Since we are considering missense mutations, most of the tumor suppressors contained in the driver gene list will not be covered by LowMACA. In fact, tumor suppressors tend to lose their function during tumorigenesis and mutational landscapes are typically represented by sparse truncating mutations all over the gene body [1]. In this case, no clear clusters can be seen at single amino acid level because for a gene to lose its protein function there are generally no preferential positions. Furthermore, many tumor suppressors are singletons in the Pfam database, in the sense that their main domain can only be found in the genes themselves or in few other members (e.g., P53 Pfam, PF00870, is only shared by three genes TP53, TP63, TP73, Suppressor APC, PF11414, belongs to APC and APC2 only). Nevertheless, highly mutated tumor suppressors like TP53, VHL, RB1 ARID1, PTEN and APC form actual hotspots that resulted significant in the LowMACA analysis (Additional file 3: Table S2–3, reference list of tumor suppressors derived from [45]). Other known tumor suppressors such as WT1, CEBPA or CDKN1A are instead missed by our analysis. The case of TP53 is particularly interesting as it tends to form clusters of missense mutations specifically on its P53 domain that probably exert oncogenic or dominant negative functions [4]. The fact that some tumor suppressors are identified and some are not depends in large part from the frequency of mutations. As the frequency increases, the sensitivity is enhanced and preferential positions of distruption emerges. Preferential mutation spots, even in tumor suppressors, are generally explained by possible dominant negative or oncogenic signature of certain tumor suppressors [46, 47] but also by a higher susceptibility to carcinogens of certain codons in these genes compared to other codons [48] 577 different Pfam domains are covered by the driver gene list, approximately one tenth of the entire Pfam-A database: 440 in the HCD list, 223 in the CDG list and 86 in common (Fig. 2a, Additional file 3: Table S1). To assess whether the overlap between the Pfam domains contained in the lists of CDG and HCD is greater than expected, we randomly sampled the same amount of genes that are contained in the two lists and measured the overlap of the contained Pfam domains. On average, we found a smaller overlap (57 ± 7), but also a smaller number of Pfam domains in the CDG-sized samples (194 ± 11) and in the HCD-sized samples (355 ± 15). We conclude that driver genes contain more domains than the rest of the other human genes (p = 7e–9 and p = 4e–3 for HCD and CDG, respectively, via z-test) but their overlap is not significant (p = 0.38 via chi-squared test). The first two significant p-values can be interpreted as an expected enrichment in functional portions for the driver gene list compared to the rest of human genes. The not significant overlap instead could be interpreted as an enrichment of singletons caused by the great amount of tumor suppressors but also as a lack of connections between the two lists from the domain point of view.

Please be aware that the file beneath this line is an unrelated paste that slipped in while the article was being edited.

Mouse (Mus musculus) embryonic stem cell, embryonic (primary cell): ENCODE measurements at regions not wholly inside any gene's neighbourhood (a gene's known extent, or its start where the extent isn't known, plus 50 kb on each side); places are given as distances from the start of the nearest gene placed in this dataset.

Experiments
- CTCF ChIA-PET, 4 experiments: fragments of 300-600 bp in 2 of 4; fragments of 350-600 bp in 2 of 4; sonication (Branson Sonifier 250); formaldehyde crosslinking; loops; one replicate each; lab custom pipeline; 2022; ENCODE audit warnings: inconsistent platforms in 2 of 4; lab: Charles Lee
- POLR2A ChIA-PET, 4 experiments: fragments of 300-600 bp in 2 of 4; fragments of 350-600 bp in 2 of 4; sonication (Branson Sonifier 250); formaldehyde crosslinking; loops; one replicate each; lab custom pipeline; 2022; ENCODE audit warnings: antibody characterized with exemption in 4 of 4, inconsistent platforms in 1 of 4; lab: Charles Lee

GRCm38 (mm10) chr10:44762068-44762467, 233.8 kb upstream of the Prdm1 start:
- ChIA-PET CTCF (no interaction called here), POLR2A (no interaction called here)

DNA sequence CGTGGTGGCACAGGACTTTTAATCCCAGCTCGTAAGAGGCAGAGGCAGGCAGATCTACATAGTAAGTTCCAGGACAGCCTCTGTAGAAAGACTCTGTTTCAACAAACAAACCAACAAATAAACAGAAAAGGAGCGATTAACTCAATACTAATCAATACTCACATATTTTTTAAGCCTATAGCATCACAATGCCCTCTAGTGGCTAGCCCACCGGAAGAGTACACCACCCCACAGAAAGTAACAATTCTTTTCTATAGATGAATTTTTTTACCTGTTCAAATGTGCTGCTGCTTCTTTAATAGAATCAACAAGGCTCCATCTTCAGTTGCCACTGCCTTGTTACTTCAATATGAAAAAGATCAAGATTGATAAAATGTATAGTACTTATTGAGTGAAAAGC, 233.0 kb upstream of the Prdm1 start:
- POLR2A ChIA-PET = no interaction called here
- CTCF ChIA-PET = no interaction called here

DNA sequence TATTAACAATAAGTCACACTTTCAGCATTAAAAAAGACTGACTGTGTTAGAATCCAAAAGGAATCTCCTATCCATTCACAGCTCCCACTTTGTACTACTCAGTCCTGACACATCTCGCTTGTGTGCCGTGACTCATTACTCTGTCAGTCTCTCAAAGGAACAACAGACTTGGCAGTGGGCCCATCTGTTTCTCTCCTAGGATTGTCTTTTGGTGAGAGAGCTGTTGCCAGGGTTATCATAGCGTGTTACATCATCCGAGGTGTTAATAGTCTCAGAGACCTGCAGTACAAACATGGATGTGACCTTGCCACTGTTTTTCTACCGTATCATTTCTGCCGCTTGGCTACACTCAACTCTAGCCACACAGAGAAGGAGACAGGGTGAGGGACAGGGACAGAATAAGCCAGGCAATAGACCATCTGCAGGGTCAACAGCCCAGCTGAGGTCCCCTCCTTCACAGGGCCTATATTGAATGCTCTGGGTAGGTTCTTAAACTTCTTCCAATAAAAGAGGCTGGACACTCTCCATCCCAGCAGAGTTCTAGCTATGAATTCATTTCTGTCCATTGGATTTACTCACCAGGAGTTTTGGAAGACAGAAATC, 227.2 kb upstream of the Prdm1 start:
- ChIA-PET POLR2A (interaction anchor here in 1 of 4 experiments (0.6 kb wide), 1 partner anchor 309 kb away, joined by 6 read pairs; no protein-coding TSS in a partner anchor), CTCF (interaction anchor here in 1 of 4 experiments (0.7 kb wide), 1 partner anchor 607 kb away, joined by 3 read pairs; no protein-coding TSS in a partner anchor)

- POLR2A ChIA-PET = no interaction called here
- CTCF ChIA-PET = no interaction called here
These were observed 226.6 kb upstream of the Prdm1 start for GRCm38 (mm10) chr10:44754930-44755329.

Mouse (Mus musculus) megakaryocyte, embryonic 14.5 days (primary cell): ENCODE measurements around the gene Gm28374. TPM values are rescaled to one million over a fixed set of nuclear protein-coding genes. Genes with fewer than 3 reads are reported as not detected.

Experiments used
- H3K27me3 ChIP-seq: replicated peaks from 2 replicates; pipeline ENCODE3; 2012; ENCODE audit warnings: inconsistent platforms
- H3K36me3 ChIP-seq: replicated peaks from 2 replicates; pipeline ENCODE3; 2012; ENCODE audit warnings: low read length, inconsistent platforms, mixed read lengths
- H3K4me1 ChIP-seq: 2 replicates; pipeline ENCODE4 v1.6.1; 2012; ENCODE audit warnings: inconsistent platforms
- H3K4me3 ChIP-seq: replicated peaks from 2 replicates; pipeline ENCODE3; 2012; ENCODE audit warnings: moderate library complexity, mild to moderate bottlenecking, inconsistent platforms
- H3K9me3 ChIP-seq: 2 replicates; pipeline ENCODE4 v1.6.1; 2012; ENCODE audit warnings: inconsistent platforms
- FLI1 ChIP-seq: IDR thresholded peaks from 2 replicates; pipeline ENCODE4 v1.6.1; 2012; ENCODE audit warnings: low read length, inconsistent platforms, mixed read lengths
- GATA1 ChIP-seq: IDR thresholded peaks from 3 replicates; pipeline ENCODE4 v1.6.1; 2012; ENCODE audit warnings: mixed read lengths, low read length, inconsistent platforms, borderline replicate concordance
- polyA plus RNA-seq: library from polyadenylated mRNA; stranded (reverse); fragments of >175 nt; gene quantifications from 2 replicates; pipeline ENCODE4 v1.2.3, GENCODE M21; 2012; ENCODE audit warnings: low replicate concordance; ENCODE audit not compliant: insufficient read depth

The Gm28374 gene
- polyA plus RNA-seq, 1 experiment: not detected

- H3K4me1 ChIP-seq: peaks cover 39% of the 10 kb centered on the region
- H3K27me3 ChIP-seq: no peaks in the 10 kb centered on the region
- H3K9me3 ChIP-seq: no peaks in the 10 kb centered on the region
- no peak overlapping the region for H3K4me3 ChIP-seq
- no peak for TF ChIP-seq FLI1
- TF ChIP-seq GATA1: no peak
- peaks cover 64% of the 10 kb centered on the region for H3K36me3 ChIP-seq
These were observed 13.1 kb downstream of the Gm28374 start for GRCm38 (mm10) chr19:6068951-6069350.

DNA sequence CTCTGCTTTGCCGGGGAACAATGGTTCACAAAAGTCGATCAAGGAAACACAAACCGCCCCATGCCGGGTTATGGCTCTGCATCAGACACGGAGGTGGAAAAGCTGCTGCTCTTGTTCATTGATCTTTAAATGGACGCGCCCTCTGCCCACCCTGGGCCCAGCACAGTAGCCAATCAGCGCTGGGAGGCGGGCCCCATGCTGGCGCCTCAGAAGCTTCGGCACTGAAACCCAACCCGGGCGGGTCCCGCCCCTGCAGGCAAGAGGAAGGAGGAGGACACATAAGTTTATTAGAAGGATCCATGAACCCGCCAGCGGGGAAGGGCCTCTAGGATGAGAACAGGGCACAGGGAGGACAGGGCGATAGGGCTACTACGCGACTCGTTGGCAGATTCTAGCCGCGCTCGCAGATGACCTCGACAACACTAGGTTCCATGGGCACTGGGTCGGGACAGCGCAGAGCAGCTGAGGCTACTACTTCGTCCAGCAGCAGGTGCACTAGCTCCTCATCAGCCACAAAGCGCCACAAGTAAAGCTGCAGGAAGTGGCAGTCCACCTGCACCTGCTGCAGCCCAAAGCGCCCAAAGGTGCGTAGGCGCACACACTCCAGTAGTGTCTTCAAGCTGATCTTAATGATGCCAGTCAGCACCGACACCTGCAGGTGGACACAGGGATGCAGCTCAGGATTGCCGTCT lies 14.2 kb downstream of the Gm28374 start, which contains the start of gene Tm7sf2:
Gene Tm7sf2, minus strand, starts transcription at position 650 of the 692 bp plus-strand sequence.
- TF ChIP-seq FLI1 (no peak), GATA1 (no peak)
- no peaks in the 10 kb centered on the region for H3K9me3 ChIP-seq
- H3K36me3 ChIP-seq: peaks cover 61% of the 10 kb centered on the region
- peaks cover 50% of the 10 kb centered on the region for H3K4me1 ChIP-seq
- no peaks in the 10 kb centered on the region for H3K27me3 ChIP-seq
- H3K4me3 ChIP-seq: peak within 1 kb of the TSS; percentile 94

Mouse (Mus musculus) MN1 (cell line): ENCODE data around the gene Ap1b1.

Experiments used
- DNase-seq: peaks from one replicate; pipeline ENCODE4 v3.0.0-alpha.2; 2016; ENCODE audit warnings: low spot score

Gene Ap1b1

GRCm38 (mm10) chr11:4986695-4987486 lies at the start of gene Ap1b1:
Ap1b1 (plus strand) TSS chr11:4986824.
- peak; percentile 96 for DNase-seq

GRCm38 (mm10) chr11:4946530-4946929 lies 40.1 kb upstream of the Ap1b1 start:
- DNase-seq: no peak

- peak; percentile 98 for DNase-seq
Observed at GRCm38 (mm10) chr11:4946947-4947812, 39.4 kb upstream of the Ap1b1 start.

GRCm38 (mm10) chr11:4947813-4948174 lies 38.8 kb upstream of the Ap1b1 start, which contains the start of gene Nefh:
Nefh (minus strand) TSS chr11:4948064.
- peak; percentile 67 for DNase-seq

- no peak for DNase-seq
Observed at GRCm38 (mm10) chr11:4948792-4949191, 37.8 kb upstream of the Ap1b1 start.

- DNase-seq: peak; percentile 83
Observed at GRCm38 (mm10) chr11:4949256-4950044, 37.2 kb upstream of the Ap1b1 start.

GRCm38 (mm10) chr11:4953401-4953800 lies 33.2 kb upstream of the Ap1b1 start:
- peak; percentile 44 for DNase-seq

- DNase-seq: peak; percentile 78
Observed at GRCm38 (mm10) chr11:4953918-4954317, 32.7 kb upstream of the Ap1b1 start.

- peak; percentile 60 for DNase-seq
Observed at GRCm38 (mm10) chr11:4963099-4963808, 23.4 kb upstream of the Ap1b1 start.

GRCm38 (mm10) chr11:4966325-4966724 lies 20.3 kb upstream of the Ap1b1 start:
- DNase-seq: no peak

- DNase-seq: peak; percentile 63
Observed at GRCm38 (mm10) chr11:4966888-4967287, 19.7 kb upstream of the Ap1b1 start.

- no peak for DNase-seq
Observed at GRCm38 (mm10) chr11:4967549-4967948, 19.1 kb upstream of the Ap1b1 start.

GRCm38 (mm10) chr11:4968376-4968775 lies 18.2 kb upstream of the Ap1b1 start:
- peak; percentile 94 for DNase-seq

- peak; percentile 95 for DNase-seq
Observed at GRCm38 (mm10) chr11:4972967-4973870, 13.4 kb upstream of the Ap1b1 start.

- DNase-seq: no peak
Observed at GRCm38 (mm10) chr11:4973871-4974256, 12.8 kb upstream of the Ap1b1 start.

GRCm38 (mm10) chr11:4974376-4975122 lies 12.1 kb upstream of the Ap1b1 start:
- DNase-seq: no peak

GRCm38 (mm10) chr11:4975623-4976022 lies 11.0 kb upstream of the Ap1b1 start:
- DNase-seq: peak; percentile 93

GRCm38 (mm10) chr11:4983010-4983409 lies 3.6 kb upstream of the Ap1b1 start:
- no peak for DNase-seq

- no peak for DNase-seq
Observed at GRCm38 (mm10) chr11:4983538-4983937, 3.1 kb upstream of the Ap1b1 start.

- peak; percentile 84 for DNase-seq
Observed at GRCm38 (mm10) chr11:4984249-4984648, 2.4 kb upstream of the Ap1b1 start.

Fig. 2